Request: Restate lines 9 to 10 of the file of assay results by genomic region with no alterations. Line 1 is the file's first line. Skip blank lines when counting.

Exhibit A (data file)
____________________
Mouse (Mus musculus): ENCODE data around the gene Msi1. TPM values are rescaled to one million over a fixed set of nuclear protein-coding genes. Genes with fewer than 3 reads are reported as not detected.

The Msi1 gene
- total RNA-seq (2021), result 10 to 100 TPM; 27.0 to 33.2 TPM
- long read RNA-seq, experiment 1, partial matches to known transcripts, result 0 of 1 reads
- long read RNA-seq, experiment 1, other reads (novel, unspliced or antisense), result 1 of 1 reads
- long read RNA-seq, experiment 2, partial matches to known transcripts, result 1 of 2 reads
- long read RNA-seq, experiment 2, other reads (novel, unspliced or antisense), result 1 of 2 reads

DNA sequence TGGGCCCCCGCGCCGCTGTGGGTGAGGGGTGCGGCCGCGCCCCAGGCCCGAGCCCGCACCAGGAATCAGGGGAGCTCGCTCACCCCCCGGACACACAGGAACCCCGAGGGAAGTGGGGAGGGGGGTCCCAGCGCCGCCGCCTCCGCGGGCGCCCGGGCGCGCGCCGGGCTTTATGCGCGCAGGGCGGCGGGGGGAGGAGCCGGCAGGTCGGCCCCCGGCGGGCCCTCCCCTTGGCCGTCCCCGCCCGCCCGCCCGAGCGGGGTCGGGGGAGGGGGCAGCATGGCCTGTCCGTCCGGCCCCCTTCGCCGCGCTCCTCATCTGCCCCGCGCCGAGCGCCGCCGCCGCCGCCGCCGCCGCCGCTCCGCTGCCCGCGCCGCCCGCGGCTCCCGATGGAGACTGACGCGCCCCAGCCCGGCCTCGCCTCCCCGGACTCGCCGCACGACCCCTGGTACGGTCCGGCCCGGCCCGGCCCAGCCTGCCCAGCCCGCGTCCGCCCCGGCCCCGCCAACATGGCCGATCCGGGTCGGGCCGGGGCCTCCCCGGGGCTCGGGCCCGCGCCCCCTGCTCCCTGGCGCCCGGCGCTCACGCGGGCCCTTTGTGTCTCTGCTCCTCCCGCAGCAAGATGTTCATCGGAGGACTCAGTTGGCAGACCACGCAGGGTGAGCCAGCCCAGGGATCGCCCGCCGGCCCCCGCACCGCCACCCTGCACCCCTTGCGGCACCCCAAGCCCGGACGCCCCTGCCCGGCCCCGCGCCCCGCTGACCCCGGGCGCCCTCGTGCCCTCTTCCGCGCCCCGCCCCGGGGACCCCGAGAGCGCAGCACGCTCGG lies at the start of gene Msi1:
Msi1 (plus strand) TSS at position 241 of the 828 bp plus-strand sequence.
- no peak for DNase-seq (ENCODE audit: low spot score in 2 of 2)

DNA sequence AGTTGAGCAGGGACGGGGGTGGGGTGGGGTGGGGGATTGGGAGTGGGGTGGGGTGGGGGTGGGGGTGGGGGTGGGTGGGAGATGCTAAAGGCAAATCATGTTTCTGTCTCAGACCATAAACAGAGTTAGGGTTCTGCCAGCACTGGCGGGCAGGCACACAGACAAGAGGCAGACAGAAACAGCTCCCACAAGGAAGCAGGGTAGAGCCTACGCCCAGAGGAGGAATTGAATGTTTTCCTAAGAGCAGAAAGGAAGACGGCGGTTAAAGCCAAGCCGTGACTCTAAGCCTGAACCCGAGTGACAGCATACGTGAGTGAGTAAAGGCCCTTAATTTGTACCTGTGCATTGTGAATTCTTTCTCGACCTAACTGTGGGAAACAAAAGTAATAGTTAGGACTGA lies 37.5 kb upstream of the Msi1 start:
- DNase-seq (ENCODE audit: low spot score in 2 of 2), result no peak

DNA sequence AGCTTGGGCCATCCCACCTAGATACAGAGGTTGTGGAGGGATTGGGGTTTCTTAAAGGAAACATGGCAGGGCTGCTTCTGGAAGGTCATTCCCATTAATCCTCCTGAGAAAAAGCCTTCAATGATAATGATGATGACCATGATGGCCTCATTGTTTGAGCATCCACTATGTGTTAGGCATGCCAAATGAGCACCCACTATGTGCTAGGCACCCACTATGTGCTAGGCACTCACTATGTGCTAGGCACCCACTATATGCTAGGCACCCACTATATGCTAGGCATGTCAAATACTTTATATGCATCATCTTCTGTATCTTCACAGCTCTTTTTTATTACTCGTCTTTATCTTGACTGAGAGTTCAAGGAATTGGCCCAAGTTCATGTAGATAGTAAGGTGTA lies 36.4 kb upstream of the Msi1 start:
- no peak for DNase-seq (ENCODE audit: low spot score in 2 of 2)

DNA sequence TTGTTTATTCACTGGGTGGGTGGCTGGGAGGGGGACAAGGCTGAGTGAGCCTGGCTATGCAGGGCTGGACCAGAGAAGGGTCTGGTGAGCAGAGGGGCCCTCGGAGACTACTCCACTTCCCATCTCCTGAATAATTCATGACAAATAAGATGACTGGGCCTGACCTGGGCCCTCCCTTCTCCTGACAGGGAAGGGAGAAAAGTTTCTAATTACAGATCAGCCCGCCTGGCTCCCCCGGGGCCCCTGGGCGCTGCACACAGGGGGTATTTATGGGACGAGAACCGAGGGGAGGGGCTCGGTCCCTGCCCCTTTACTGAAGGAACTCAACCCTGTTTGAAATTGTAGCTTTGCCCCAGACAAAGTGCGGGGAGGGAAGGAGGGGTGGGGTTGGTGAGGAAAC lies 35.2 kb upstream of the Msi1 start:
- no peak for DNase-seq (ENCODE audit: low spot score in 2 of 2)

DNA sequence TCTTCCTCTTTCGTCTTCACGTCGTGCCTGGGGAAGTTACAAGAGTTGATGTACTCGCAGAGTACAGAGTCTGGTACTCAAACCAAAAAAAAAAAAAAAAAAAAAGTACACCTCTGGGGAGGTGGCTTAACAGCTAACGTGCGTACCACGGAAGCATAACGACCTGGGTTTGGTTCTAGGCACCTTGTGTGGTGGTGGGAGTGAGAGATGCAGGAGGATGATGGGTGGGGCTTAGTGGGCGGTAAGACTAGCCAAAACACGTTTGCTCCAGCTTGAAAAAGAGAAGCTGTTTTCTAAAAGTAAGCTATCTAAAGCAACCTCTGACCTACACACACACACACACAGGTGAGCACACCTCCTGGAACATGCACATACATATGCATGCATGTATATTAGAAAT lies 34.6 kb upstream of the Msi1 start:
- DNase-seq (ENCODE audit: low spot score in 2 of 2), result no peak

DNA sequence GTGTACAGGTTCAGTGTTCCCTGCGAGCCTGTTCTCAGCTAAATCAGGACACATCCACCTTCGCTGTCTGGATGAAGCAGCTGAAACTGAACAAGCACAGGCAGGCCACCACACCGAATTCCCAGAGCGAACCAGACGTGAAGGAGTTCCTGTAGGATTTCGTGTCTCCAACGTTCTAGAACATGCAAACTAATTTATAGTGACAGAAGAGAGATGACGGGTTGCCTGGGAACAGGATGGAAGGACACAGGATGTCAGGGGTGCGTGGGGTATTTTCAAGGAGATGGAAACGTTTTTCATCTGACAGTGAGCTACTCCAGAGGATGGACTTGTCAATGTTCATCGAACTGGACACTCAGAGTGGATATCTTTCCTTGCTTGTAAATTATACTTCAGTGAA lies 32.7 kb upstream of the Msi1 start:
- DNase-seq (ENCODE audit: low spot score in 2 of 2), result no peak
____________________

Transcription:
Msi1 (plus strand) TSS at position 241 of the 828 bp plus-strand sequence.
- no peak for DNase-seq (ENCODE audit: low spot score in 2 of 2)